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Dear Dr. Vinny,
What does wine made from Concord grapes taste like?
—Sarah, Lake Stevens, Wash.
Concord grapes are native to the eastern United States, and most of the wines made from these grapes are made in an off-dry style (they taste pretty sweet). If you’ve ever tried Manischewitz, you've had a wine made from Concord grapes. These wines remind me of the flavor of grape juice, or grape soda—straightforward and appealing in their sweet and grapey profile. They are also known for having what’s called a “foxy” note, which reminds me of the smell of an old fur coat. It’s not unpleasant, just a distinctive grace note to all of that fruitiness.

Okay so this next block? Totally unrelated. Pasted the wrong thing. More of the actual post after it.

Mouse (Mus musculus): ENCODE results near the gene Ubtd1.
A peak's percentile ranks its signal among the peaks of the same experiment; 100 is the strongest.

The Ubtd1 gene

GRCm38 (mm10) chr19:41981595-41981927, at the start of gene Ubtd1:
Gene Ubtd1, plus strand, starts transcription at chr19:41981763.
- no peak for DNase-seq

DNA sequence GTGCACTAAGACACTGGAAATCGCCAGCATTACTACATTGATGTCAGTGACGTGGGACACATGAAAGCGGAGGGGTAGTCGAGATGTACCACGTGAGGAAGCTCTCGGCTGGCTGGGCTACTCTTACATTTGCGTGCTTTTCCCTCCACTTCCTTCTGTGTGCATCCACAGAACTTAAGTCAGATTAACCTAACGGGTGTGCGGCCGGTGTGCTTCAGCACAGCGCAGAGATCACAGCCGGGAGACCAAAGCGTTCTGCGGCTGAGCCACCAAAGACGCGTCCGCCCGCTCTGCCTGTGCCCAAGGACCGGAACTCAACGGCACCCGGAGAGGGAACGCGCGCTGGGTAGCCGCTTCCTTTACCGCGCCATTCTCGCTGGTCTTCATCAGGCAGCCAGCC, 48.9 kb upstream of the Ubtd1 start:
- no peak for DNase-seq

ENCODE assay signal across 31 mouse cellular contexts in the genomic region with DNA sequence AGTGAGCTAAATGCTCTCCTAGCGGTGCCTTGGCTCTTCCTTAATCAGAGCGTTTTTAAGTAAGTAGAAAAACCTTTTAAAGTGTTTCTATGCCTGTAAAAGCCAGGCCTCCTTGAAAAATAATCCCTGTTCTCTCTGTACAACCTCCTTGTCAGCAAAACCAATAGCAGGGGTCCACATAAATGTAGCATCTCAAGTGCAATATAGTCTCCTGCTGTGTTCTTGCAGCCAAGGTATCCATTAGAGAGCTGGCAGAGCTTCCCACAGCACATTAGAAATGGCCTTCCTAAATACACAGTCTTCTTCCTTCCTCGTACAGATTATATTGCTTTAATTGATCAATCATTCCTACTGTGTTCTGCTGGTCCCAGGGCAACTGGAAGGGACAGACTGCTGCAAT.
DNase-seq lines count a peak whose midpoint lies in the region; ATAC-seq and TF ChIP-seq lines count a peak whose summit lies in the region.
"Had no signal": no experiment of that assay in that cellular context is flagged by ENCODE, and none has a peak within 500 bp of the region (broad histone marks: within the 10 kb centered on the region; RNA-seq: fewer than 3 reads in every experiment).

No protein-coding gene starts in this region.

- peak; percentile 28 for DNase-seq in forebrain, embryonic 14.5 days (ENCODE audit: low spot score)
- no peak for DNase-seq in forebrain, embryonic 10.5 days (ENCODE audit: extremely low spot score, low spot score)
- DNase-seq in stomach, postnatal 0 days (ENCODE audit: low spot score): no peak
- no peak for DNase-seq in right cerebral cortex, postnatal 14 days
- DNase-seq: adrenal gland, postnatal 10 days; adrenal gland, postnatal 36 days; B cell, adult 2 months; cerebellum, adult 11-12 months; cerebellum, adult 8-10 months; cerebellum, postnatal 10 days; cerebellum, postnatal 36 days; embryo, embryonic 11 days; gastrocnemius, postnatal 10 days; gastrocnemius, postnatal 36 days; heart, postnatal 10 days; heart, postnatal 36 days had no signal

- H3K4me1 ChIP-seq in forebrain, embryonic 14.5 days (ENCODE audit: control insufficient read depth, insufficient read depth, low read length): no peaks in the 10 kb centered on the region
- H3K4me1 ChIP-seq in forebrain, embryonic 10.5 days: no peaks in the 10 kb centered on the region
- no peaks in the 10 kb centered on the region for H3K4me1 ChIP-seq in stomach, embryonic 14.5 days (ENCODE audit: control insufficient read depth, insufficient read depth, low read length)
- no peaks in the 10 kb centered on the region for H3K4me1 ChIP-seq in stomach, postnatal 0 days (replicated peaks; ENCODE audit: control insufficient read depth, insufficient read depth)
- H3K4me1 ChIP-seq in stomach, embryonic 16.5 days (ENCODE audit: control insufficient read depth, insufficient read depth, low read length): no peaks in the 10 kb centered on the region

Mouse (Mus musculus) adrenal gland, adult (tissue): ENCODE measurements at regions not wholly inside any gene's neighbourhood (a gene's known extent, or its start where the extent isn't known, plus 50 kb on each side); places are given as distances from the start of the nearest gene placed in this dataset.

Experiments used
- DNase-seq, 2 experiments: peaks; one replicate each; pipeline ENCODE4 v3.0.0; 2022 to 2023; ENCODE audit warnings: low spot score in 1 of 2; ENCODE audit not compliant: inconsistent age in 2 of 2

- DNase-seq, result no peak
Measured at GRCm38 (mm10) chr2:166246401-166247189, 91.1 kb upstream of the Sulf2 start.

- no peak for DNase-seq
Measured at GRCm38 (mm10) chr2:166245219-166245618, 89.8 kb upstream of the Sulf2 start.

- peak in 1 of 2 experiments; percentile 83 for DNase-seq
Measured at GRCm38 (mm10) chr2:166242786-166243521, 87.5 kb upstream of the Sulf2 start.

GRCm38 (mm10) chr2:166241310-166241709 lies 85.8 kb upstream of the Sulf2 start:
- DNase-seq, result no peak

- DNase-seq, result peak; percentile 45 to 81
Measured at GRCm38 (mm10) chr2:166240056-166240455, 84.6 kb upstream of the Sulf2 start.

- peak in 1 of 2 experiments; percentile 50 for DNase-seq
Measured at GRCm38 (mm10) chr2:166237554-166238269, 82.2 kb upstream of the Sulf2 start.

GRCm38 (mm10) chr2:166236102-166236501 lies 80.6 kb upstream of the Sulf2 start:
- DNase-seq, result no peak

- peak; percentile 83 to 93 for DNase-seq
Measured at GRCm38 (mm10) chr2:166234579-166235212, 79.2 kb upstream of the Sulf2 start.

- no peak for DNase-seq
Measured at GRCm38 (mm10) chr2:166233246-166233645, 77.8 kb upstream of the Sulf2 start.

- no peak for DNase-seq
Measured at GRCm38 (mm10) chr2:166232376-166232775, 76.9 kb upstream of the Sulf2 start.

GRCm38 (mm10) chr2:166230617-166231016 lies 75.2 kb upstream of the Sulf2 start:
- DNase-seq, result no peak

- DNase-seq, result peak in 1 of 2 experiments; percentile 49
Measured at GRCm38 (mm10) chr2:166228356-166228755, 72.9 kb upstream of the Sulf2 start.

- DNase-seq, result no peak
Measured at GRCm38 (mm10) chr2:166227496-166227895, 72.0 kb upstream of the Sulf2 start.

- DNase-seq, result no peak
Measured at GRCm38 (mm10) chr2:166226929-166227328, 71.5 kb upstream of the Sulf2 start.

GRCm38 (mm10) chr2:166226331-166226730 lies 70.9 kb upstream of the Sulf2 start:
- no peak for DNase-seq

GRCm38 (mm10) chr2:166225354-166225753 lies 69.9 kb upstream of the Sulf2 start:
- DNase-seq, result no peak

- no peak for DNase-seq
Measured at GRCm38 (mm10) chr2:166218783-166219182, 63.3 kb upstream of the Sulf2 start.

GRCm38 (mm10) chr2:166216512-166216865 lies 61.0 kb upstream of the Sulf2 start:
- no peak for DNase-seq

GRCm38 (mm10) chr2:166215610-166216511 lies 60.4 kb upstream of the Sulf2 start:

The vast majority of Concord-based wines taste quite sweet, but Concord grapes actually have less sugar than most traditional wine grapes, and they can theoretically be made into a wide range of styles. Usually, winemakers chaptalize, or add sugar, to the wines to account for Concord's naturally lower Brix range.
Concord grapes are also different from many other types of wine grapes because they are known as “slip-skins.” That is, the skin is very slippery and pops off the pulp of the grape. With most wine grapes, the skins are attached to the pulp inside.
Slip-skins are more difficult to press into wine: The skins pop off the pulp and the tannins in the skins don’t get very extracted in the press. The end result is wines that don’t have a lot of tannins or structure.
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